The Republican Party is eating itself

Conservatives have forgotten that Americans are pragmatists first, ideologues second.

We say we are pro-life and then say we want abortion to be legal. We say we're mostly economically conservative but then say we like Medicare and food stamps. We say we want affordable health care and then say that the law that makes it affordable is un-American. What gives?

Part of it is the media. It can badly distort reality. But part of the reason (I think the greater part) is that Americans are so often lied to. Europeans have no doubt heard of the impact of Citizens United, the US Supreme Court case that permits unlimited sums of money to be spent on elections. This is the ruling that allowed Newt Gingrich to survive the GOP nomination process for much longer than he would have under prior conditions, and it allowed Mitt Romney to take the GOP nomination without the political benefit of charm, charisma or likeability.

Europeans, however, may not have heard of the army of secretive front groups that stealthily spread corporate propaganda. Recently, one of those advocating for the coal industry paid people $50 each to attend a regulatory meeting in Chicago. The goal here was creating the illusion that coal enjoys mass grassroots support when in fact it does not. This same tactic prevailed in 2010 when billionaire-backed groups like the Center for Protect Patient's Rights created the false impression that the Tea Party was a bottom-up conservative "insurrection." It funneled more than $44.5 million in 2010, much of it provided by two people: Charles and David Koch.

"Grassroots" isn't the only way the power elite masks its unpopular and oligarchical agendas. So is "small business." Few things are more sacred in Washington than the entrepreneur and small-business owner. Carrying its mantle, a group called the National Federation of Independent Business (NFIB) is challenging the constitutionality of Obama's health care reform law along with 26 states. The US Supreme Court is expected to issue a ruling in June. Meanwhile, a cursory look at the group's leadership suggests it has long-held ties not to small business but to Big Business Republicans. 

Its president is a former lobbyist for the steel industry who served in Ronald Reagan's White House. Its chief lobbyist served in the first Bush administration before working for Citizens for a Sound Economy, a think-tank financed by the Kochs. Citizens for a Sound Economy is now part of the brothers' Americans for Prosperity, which, along with FreedomWorks, underwrites much of the Tea Party. And the NFIB's communications director once worked for the American Legislative Exchange Council, which, as a service to state legislatures, writes "model legislation" that often undermines the right to collective bargaining. The Kochs are known for their anti-unionism.

But in politics, lies don't last forever. Eventually, there is a reckoning, and in the case of the president's health care law, a GOP reckoning may be on the horizon.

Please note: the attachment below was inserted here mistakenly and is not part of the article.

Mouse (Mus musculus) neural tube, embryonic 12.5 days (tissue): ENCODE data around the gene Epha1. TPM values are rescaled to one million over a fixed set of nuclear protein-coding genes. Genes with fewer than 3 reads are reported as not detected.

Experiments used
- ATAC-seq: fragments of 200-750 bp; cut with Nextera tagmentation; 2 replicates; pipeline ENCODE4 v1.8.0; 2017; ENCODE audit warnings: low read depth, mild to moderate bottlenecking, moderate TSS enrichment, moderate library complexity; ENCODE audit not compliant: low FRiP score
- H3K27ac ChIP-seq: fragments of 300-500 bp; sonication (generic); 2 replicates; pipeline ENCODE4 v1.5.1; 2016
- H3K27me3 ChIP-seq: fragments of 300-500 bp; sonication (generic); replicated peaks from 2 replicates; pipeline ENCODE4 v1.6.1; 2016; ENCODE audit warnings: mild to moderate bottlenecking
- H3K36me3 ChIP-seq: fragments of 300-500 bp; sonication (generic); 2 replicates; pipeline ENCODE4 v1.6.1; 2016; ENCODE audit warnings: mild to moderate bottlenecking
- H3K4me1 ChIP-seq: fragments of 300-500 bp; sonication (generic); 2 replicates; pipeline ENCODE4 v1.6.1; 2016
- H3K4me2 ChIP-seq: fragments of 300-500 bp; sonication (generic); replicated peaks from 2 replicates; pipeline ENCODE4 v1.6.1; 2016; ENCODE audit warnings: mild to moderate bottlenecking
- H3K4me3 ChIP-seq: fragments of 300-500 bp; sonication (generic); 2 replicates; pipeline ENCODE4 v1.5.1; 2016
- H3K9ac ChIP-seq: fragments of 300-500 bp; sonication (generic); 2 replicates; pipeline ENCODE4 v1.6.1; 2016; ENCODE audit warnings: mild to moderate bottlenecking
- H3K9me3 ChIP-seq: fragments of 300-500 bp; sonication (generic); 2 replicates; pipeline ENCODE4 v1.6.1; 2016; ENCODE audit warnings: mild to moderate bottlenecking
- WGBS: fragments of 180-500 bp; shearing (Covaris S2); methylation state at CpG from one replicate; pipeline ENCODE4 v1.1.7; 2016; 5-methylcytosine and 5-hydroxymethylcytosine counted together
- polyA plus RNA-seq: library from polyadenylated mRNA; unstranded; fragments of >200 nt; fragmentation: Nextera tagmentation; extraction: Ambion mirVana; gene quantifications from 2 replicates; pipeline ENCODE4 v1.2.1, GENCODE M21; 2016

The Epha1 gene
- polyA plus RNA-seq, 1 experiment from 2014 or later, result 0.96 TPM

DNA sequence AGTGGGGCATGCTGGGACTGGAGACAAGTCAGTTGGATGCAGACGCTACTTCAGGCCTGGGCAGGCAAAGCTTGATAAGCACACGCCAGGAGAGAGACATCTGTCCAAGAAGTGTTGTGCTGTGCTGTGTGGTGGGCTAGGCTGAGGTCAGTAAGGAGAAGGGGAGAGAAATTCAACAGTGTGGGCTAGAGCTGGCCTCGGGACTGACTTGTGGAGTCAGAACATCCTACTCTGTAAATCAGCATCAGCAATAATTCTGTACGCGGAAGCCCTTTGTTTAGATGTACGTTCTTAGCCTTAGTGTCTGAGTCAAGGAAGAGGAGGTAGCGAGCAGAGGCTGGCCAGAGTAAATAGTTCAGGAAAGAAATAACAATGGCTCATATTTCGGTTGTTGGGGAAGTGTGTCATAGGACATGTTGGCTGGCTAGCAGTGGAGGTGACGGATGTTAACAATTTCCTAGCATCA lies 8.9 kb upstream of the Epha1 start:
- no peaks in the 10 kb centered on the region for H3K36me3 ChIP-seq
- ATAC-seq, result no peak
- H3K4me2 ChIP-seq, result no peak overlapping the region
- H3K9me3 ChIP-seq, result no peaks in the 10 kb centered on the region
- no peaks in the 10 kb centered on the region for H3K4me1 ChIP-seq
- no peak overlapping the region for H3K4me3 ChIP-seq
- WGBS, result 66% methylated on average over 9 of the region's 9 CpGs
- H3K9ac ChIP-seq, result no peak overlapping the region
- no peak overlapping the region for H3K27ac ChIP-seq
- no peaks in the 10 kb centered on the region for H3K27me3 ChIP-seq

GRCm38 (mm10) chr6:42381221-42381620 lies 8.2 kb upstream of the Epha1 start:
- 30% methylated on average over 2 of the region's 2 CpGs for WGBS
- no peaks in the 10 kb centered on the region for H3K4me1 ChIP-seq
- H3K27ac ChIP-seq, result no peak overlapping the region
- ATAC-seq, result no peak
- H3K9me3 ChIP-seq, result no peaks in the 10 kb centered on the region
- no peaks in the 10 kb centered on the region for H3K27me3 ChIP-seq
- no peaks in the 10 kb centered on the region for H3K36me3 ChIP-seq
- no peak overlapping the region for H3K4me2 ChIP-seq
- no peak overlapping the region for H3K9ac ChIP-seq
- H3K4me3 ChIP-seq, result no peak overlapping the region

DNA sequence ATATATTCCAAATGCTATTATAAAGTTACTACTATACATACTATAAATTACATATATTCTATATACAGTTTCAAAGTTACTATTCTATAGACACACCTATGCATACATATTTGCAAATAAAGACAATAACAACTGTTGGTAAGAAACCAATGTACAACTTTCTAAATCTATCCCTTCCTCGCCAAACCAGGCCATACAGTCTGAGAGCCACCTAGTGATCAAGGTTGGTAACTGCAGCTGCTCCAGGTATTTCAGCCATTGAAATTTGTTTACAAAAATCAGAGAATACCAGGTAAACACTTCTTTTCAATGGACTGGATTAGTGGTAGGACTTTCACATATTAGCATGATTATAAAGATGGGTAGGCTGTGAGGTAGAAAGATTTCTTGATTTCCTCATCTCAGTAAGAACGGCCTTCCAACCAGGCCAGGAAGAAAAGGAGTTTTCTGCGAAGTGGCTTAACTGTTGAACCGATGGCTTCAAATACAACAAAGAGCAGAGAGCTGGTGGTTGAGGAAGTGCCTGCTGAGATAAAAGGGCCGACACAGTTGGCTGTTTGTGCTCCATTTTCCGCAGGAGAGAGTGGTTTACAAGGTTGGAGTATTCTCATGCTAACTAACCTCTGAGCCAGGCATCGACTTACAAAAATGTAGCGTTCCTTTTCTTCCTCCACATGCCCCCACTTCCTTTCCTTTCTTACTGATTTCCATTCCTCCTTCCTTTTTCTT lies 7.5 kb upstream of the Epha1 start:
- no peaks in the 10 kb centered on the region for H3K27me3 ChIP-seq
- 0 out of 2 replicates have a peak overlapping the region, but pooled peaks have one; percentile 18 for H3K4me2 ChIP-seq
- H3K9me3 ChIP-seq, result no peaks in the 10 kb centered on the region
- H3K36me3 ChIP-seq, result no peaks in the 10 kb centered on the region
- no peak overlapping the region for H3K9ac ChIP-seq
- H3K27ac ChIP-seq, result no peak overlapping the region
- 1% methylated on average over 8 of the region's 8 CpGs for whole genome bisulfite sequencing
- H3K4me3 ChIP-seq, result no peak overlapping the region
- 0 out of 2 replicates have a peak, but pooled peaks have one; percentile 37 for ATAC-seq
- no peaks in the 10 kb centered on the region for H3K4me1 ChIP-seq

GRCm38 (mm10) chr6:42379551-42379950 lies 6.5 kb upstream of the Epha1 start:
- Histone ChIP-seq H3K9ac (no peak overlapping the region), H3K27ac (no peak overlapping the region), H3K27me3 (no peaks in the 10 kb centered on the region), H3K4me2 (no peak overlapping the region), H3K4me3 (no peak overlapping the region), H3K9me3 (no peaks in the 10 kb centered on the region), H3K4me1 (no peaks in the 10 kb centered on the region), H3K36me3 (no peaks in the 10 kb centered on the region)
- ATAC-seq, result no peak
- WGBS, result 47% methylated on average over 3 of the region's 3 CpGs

Consider Congressman Allen West of Florida. Over the weekend, he told a liberal blog that if the Supreme Court strikes down the law, it has to be replaced with something. That is, as a practical matter, something has to do done, and as a political matter, it's important to consider features of the law that Americans now like. Those, in West's words, would include: allowing children up age 26 to be covered by a parent's plan, outlawing discrimination based on "pre-existing conditions" and expanding drug coverage, aka closing the "donut hole."

For those paying attention, West's remarks amount to a tiny incendiary device going off beneath the skullcap, as West is one of the beneficiaries of the Tea Party "insurrection" and probably best known for saying that more than 80 Congressional Democrats are members of the Communist Party (they're progressives, but that's the same thing, right?). He and other Tea Party conservatives (libertarians mostly) won office by slamming "Obamacare" as evil socialism, and now, here he is, saying, well, some of that socialism is kinda sorta OK.

Unsurprisingly, West is up for re-election, as are many other Congressional Republicans (the House has two-year terms). And some of them, even among the GOP's leadership, are saying privately that Obamacare ain't all that bad. This has inspired worry among ideologues and swift reprimand from conservative groups like FreedomWorks, which demands that none of the law be re-packaged. Ever. FreedomWorks and others scare the bejesus out of Republicans because of the cyclical threat of primaries. They recently gave the boot to Indiana's Dick Lugar. He was the Senate's longest serving member.

This puts the entire party in a position that perhaps only presidential candidate Mitt Romney can fully appreciate. As he turns his attention to the general election and starts courting mainstream "swing" voters, Romney must constantly protect his right flank from trumped up charges of being a RINO (Republican in name only). Same for House Republicans. They must appeal to mainstream voters who are only now warming up to the health care law while ducking the ire of the conservative power elite.

The irony is that the power elite is hoping to elect candidates of dubious electability. The more ideological they are, the less likely Americans are to vote for him. Americans are pragmatists first, ideologues second. Fixing the problem is more important than who's right, and the problem is so clearly that health care costs too much (it grew at twice the general rate of inflation).

The other irony is that the power elite, by backing candidates of dubious electability who themselves parrot the power elite's missives of misinformation, are setting themselves up for failure. They have manufactured an entirely self-contained world of delusion and hysteria that has no application to real-world issues. That is, they aren't offering solutions unless you count preserving the status quo as a solution, and Americans, despite our abundant confusion, know that the status quo is not sustainable.